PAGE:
• shelli Stenzler

      shelli Stenzler

      Comment Link Saturday, 17 December 2016 10:45

      I am awe struck at your/their story. Your photography is amazing and together with your words, you describe such an incredible story. These people need help, and you bring the light of hope-just one week before Chanukah. Kol hakavod.

    • ARIK KANEH

      ARIK KANEH

      Comment Link Friday, 16 December 2016 18:42

      Very unique and special pictures with a rare story. You brought the mining experience very close to my heart and it touched me.

    • kAREN sCHUENEMANN

      kAREN sCHUENEMANN

      Comment Link Friday, 16 December 2016 14:58

      Asher, your photographs resonate with your drive and passion to bring this story to light. Thank you for your diligence to make it happen, and for doing it so well. It makes me so appreciate my life and again reminds me to be grateful foe each and every day.

    • Deborah Fouts Rash

      Deborah Fouts Rash

      Comment Link Thursday, 15 December 2016 15:38

      You amaze me and continue to bring the stories of beautiful people and countries to life. Please never stop pointing your camera and listening to the unheard!!! Bravo to another wonderful story!

    • Doug Ersson-Hammerberg

      Doug Ersson-Hammerberg

      Comment Link Thursday, 15 December 2016 15:14

      YOU HAVE CAPTURED IT WONDERFULLY IN WORDS AND PHOTOS. IN MY YOUTH I WORKED SEVERAL DIFFERENT KINDS OF MINES FROM UNDERGROUND TO OPEN PIT. THERE IS A WORLD ONLY MINERS UNDERSTAND AND IN A FEW PHOTOS AND WORDS, YOU CAPTURED IT. FOR CENTURIES PEOPLE HAVE GONE TO THE MINES TO CARVE OUT AN EXISTENCE FOR THEIR FAMILIES DESPITE THE DANGERS. IT IS WHAT THEY DO, TAKE THE RISKS FOR THERE ARE MANY.....FOR THE LOVE OF FAMILY, FOR THE HOPE TO BETTER THEIR WORLD, YET FULLY UNDERSTANDING THEY ARE "TRAPPED" IN YET ANOTHER. WE COMPLAIN MUCH IN OUR WORLD, BUT I WOULD BET YOU HEARD FEW COMPLAINTS FROM HIS. THANKS FOR SHARING THIS.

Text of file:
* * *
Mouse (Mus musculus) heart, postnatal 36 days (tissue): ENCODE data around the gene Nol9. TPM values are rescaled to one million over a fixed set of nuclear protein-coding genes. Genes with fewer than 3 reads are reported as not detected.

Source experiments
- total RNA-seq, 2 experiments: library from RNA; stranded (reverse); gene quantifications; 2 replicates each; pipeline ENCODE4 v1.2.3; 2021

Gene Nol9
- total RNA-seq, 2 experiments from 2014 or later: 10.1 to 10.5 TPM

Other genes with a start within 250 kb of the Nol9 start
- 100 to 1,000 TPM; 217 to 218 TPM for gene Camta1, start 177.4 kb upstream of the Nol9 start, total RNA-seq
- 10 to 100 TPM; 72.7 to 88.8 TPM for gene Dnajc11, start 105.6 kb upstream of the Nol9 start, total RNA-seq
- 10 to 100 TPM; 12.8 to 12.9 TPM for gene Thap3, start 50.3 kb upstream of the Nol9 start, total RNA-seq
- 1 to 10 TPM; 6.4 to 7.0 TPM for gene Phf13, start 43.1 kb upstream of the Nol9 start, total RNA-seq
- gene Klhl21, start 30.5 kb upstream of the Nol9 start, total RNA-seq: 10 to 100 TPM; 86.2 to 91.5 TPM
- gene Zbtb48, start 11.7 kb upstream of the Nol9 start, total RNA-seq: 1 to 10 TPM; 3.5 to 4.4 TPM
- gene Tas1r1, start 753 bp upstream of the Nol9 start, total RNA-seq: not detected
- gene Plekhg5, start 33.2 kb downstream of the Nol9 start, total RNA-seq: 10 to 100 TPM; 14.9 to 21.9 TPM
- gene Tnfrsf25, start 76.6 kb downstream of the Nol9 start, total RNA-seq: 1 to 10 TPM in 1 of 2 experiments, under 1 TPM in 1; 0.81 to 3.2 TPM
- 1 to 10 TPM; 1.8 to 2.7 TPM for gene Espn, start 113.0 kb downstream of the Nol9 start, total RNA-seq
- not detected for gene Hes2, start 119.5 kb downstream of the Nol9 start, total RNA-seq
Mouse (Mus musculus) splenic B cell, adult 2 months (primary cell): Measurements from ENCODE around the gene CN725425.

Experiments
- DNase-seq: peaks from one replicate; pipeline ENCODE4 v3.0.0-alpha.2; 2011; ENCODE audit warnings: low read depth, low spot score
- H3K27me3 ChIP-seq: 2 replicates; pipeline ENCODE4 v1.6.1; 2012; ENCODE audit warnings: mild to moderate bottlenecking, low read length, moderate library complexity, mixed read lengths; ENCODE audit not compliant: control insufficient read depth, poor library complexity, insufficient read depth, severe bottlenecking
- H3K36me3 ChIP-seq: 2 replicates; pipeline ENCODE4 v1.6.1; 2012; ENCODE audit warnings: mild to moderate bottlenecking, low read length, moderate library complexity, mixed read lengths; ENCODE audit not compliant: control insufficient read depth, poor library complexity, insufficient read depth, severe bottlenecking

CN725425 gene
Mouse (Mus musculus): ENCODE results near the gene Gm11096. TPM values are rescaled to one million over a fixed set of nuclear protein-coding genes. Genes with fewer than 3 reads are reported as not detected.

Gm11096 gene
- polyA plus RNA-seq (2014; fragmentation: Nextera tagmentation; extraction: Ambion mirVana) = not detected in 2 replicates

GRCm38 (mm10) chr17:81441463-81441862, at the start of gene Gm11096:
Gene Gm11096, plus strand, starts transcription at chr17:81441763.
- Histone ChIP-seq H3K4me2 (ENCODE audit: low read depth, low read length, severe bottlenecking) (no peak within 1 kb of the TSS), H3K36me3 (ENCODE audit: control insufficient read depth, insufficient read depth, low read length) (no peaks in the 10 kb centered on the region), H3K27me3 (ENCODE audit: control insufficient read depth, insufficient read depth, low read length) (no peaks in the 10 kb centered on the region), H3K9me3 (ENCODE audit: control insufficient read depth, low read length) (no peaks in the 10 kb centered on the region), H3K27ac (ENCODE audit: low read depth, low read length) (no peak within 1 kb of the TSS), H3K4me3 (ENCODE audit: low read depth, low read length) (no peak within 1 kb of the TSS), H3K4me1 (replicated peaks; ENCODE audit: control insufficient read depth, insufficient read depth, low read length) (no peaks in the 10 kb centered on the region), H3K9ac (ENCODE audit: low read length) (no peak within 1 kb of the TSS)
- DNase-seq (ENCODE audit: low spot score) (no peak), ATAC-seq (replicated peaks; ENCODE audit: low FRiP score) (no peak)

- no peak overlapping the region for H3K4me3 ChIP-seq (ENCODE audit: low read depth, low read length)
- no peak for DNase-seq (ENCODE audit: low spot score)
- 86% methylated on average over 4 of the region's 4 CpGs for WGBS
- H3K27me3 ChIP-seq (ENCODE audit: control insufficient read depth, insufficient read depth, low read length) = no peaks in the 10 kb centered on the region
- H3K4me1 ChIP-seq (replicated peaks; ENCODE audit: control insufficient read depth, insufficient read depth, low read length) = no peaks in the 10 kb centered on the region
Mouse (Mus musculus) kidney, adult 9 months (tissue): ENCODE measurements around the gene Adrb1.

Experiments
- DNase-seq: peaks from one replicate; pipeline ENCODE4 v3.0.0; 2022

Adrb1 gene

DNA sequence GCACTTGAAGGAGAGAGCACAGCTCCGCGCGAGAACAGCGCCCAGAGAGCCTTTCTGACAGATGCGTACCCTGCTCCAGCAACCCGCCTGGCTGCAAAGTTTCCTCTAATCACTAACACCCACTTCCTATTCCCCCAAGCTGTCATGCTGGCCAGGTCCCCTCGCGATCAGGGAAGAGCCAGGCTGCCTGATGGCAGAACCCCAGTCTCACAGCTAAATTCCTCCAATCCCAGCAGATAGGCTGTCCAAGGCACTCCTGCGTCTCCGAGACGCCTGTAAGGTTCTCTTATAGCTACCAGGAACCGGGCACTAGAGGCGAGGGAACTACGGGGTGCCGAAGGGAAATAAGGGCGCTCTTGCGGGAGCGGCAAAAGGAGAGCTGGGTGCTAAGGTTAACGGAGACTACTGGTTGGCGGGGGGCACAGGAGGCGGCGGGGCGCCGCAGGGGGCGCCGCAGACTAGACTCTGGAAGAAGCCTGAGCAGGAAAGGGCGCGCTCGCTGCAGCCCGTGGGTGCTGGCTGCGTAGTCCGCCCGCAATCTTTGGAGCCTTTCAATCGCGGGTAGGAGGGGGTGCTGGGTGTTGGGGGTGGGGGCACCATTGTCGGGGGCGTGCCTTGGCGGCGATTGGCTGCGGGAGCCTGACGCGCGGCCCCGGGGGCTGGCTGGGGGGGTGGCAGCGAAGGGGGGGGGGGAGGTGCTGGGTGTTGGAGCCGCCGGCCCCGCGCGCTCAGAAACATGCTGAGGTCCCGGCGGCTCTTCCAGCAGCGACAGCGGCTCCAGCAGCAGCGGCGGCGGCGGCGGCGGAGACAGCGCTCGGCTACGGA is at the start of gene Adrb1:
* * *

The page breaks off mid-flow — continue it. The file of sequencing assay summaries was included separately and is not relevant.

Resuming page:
• Emma holmquist

      Emma holmquist

      Comment Link Thursday, 15 December 2016 14:40

      Beautiful and powerful. I find it especially potent that you RELEASED light in the dark in mid-december, where in the world of Christianity we are in the season of advent, waiting for the day WE celebrate light coming into the world of darkness. Thank You for sharing the story of SPARROW And his COMMUNITY, BEING their own LIGHT when their world seems so bleak and dark.
      Plus. The PHOTOGRAPHS are marvelous.